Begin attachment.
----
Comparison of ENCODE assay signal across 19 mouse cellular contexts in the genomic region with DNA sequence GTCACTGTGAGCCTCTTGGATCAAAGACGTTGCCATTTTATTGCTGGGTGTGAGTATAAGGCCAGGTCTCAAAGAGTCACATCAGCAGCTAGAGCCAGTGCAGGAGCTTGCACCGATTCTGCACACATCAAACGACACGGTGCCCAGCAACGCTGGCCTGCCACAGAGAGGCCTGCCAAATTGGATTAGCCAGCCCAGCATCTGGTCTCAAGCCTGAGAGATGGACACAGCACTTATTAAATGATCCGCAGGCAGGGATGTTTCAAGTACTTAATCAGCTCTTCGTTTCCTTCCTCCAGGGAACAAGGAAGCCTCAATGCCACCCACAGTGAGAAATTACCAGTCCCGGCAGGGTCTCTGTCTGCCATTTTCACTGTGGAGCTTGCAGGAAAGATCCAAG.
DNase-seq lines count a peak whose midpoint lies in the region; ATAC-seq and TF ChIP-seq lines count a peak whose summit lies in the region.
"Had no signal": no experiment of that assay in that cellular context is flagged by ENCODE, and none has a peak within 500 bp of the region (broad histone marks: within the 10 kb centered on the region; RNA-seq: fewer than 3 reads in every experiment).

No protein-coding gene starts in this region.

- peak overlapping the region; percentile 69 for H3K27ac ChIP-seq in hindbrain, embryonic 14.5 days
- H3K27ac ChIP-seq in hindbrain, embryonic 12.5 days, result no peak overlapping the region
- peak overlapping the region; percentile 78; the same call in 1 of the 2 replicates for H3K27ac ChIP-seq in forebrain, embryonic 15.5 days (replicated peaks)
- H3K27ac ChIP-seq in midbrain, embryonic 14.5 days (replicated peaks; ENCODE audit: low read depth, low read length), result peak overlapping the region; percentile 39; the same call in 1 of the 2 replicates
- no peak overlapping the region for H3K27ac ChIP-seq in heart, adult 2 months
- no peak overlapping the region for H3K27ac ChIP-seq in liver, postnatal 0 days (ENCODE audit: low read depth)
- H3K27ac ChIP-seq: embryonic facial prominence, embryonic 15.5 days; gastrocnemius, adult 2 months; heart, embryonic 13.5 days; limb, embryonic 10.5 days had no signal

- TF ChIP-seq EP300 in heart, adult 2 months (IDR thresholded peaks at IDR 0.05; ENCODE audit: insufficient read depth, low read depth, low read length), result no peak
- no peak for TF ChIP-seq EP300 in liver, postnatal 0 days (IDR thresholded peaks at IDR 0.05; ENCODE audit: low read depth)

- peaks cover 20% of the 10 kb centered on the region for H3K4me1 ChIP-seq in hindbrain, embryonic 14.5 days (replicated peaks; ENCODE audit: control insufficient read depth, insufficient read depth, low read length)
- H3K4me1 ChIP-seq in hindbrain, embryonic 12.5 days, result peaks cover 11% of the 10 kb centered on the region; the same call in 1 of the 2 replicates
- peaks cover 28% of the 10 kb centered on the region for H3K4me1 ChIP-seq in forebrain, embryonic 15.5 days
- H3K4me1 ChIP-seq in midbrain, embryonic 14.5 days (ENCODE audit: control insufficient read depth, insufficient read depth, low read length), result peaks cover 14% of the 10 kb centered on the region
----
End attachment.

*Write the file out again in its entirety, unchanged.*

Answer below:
Comparison of ENCODE assay signal across 19 mouse cellular contexts in the genomic region with DNA sequence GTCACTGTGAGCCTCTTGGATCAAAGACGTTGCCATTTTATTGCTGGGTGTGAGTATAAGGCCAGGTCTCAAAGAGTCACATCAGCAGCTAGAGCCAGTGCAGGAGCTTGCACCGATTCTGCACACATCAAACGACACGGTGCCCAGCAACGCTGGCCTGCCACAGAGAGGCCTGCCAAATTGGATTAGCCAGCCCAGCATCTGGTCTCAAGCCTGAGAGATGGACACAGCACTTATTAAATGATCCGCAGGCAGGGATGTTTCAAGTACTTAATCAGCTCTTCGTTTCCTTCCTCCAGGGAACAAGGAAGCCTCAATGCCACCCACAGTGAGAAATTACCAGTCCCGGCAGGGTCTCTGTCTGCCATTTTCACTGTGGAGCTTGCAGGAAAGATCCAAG.
DNase-seq lines count a peak whose midpoint lies in the region; ATAC-seq and TF ChIP-seq lines count a peak whose summit lies in the region.
"Had no signal": no experiment of that assay in that cellular context is flagged by ENCODE, and none has a peak within 500 bp of the region (broad histone marks: within the 10 kb centered on the region; RNA-seq: fewer than 3 reads in every experiment).

No protein-coding gene starts in this region.

- peak overlapping the region; percentile 69 for H3K27ac ChIP-seq in hindbrain, embryonic 14.5 days
- H3K27ac ChIP-seq in hindbrain, embryonic 12.5 days, result no peak overlapping the region
- peak overlapping the region; percentile 78; the same call in 1 of the 2 replicates for H3K27ac ChIP-seq in forebrain, embryonic 15.5 days (replicated peaks)
- H3K27ac ChIP-seq in midbrain, embryonic 14.5 days (replicated peaks; ENCODE audit: low read depth, low read length), result peak overlapping the region; percentile 39; the same call in 1 of the 2 replicates
- no peak overlapping the region for H3K27ac ChIP-seq in heart, adult 2 months
- no peak overlapping the region for H3K27ac ChIP-seq in liver, postnatal 0 days (ENCODE audit: low read depth)
- H3K27ac ChIP-seq: embryonic facial prominence, embryonic 15.5 days; gastrocnemius, adult 2 months; heart, embryonic 13.5 days; limb, embryonic 10.5 days had no signal

- TF ChIP-seq EP300 in heart, adult 2 months (IDR thresholded peaks at IDR 0.05; ENCODE audit: insufficient read depth, low read depth, low read length), result no peak
- no peak for TF ChIP-seq EP300 in liver, postnatal 0 days (IDR thresholded peaks at IDR 0.05; ENCODE audit: low read depth)

- peaks cover 20% of the 10 kb centered on the region for H3K4me1 ChIP-seq in hindbrain, embryonic 14.5 days (replicated peaks; ENCODE audit: control insufficient read depth, insufficient read depth, low read length)
- H3K4me1 ChIP-seq in hindbrain, embryonic 12.5 days, result peaks cover 11% of the 10 kb centered on the region; the same call in 1 of the 2 replicates
- peaks cover 28% of the 10 kb centered on the region for H3K4me1 ChIP-seq in forebrain, embryonic 15.5 days
- H3K4me1 ChIP-seq in midbrain, embryonic 14.5 days (ENCODE audit: control insufficient read depth, insufficient read depth, low read length), result peaks cover 14% of the 10 kb centered on the region